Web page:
Tuesday, March 10, 2009

Hard at Work in Whangarei

March 10, 2009—Before I write about all our boring boat projects, I wanted to say a little something about traveling here in New Zealand. This country has made it pretty easy to move around. There are buses, trains, and flights to just about any destination. The highways are mostly two-lane, but there are regular passing lanes to help keep traffic moving. On most of the roads that we traveled, the bridges were all one-lane; however, signs mark who has right of way. Rarely did these bridges delay us for more than a minute. Every town we went through that clean public restrooms on the main street, and there was almost no trash along the roads. It was lovely traveling through this beautiful country, and we thoroughly enjoyed every place we went. The people were wonderful!

Since returning to Whangarei we have been working on our boat projects. We finished installing our new large windows, and they look great. Best of all—they don’t leak. The boat was pulled on March 2, and we began work on our long list of projects.

We are actually going through a pretty big refit as we do not want to have any substantial projects for the next few years. Projects we have done or are underway include the repainting of the mast as well as the servicing of all lines, cables, and sheaves, ordering a new main sail and new port lights, new non-skid deck paint, new rigging hardware, striping and painting the teak cap rails, re-varnishing all the interior, cleaning fuel injectors, installing a new toilet, a complete checkout of our engine (by a real diesel mechanic), dinghy repairs, and several more. The one good thing about doing all our repairs is that the U.S. dollar is very good right now at almost $0.50 NZ = $1.00 U.S. whereas a year ago it was $0.80 NZ = $1.0 US. So, while the economy is not good, the cruisers are spending more this year than last just because of the good value.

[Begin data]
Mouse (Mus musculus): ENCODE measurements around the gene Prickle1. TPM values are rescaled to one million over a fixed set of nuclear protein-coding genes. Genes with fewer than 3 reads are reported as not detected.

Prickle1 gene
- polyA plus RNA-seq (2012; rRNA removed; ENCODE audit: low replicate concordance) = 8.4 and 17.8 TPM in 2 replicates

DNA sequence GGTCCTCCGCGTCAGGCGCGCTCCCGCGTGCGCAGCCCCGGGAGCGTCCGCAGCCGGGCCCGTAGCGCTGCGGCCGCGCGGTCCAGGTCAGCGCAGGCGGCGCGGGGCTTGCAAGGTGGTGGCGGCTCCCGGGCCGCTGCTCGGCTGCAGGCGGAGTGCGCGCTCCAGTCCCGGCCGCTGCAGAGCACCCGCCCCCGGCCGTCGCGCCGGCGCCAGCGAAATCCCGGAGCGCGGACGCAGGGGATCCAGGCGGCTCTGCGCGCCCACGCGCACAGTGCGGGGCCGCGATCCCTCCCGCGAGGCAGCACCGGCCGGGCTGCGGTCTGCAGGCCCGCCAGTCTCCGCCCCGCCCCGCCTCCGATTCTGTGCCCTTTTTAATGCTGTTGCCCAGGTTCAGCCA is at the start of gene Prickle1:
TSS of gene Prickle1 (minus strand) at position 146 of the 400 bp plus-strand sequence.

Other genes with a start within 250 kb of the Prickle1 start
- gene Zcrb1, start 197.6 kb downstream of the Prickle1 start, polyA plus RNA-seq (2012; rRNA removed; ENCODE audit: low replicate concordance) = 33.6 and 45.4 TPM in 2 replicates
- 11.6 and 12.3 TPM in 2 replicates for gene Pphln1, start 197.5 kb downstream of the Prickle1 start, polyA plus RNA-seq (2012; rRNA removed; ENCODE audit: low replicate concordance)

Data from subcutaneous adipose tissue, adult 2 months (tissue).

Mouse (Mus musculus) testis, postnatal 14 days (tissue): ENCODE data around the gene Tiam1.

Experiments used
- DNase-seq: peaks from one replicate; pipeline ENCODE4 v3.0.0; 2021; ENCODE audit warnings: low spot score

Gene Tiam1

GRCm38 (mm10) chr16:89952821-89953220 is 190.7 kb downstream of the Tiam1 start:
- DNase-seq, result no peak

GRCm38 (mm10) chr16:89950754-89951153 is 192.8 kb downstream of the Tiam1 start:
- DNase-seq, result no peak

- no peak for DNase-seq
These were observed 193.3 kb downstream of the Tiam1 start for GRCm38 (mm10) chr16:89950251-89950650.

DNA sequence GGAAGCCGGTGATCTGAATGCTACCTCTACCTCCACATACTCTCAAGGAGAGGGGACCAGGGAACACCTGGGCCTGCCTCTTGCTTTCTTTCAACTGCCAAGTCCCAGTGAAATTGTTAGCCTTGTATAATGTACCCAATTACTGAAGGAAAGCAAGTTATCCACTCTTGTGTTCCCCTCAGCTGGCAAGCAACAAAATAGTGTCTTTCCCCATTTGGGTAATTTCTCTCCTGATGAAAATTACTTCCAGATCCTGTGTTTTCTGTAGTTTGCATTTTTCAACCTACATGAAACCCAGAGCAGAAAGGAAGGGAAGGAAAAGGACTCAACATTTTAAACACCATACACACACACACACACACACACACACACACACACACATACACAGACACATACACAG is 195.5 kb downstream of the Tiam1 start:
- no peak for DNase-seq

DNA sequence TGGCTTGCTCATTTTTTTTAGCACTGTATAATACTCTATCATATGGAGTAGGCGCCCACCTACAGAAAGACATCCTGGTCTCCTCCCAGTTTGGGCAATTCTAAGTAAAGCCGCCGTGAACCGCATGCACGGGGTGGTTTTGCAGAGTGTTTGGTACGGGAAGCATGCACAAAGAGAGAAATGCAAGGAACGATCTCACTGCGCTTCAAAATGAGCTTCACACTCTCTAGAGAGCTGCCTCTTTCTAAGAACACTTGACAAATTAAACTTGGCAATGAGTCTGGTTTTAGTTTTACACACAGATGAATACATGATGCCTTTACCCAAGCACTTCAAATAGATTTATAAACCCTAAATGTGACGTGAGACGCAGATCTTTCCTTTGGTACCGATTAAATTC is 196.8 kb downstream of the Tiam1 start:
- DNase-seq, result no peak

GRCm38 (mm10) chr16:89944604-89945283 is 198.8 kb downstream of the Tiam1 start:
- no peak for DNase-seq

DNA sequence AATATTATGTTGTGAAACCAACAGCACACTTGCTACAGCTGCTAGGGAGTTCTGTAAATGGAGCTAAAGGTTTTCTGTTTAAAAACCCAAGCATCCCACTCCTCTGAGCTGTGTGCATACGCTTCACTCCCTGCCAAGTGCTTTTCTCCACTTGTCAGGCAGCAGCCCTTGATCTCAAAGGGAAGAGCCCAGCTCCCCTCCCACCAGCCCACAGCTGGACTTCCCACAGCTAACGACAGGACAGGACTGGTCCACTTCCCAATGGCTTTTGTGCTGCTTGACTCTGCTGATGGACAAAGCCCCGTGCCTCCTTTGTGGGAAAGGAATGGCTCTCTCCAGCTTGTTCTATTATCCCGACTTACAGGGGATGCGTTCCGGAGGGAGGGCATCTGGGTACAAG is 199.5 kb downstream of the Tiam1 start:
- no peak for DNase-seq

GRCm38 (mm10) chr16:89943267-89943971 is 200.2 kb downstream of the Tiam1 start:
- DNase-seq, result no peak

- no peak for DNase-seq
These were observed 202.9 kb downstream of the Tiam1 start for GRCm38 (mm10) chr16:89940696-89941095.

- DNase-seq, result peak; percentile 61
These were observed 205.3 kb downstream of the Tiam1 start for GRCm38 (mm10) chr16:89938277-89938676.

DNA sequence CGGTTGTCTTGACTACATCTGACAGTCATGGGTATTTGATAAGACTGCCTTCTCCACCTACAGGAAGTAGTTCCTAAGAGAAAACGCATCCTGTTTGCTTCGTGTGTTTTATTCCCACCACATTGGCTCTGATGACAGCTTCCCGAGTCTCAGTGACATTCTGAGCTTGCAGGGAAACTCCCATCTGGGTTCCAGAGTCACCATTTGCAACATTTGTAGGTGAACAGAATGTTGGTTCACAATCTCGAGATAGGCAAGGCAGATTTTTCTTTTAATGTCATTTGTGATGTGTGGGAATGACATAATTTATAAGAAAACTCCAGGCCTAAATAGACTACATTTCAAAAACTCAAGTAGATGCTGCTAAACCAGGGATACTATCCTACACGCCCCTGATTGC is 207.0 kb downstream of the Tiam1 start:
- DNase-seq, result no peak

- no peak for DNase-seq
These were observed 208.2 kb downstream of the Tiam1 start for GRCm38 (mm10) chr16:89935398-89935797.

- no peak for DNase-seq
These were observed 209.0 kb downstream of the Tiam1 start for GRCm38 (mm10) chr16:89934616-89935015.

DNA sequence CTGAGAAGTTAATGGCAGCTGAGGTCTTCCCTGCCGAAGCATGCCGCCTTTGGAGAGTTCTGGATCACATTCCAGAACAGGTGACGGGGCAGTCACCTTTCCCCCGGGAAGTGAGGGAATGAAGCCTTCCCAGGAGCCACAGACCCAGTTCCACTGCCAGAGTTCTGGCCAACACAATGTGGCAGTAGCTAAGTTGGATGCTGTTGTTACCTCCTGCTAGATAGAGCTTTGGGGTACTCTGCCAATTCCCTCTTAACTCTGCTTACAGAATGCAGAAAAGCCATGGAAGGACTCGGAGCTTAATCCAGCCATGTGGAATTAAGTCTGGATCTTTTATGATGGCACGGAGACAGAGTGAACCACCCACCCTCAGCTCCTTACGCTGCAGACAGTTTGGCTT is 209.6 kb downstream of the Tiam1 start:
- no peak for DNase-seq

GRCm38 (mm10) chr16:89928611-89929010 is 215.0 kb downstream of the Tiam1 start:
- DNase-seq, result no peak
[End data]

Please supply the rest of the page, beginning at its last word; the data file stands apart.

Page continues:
We have been very pleased with the workmanship here, and the price for services is fair. We have found that the professionals here want to make a good living but not rob us blind. Many times they have offered alternative solutions to buying something brand new. They are also great about sharing their expertise and their “tricks of the trade.”

We took off one Sunday and went to the Kauri Museum to see the history of the foresting industry here. The huge Kauri trees are truly amazing. The picture on the left shows Steve standing beside a slice from a Kauri tree. They also had wonderful exhibits of clothing, machinery, and other items. We thoroughly enjoyed ourselves.

We also took off on Thursday and about ten of us hired a van, and Stan from Stan’s Vans drove us down to Auckland to attend the New Zealand Boat Show. It was small by U.S. standards, but we did enjoy ourselves and found some interesting items. When we left Whangarei it was raining heavily. The return drive was a bit “scary” because it had rained all day, and everything was very wet and slick.

While we are in the yard, my blogs will be somewhat sparse as we are pretty tired after working for 8 hours, climbing up and down a 10-foot ladder, sanding, etc. Hopefully, we will be done in the next week or two.

1 comment:

George said...

Hello: Really enjoy your blog. I am restoring a Bounty II and would appreciate any information you could give me on the replacement windows you had made while New Zealand. My website is coronadream.com, not as good as yours but spend most of my time scraping paint and stripping the boat right now. My email is george@coronadream.com

Thanks, George Barker
s/v Corona Dream